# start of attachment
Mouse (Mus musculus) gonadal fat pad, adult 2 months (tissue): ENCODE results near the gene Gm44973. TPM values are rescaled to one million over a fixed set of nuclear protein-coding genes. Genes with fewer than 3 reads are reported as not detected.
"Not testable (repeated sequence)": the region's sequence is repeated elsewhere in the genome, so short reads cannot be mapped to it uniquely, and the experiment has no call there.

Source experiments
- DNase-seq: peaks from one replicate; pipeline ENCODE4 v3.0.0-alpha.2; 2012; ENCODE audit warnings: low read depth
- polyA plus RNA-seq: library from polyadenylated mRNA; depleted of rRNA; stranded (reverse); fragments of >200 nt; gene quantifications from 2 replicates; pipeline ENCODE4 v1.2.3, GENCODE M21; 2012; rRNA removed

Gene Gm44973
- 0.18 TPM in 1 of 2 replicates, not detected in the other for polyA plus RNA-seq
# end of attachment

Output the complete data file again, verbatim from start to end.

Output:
Mouse (Mus musculus) gonadal fat pad, adult 2 months (tissue): ENCODE results near the gene Gm44973. TPM values are rescaled to one million over a fixed set of nuclear protein-coding genes. Genes with fewer than 3 reads are reported as not detected.
"Not testable (repeated sequence)": the region's sequence is repeated elsewhere in the genome, so short reads cannot be mapped to it uniquely, and the experiment has no call there.

Source experiments
- DNase-seq: peaks from one replicate; pipeline ENCODE4 v3.0.0-alpha.2; 2012; ENCODE audit warnings: low read depth
- polyA plus RNA-seq: library from polyadenylated mRNA; depleted of rRNA; stranded (reverse); fragments of >200 nt; gene quantifications from 2 replicates; pipeline ENCODE4 v1.2.3, GENCODE M21; 2012; rRNA removed

Gene Gm44973
- 0.18 TPM in 1 of 2 replicates, not detected in the other for polyA plus RNA-seq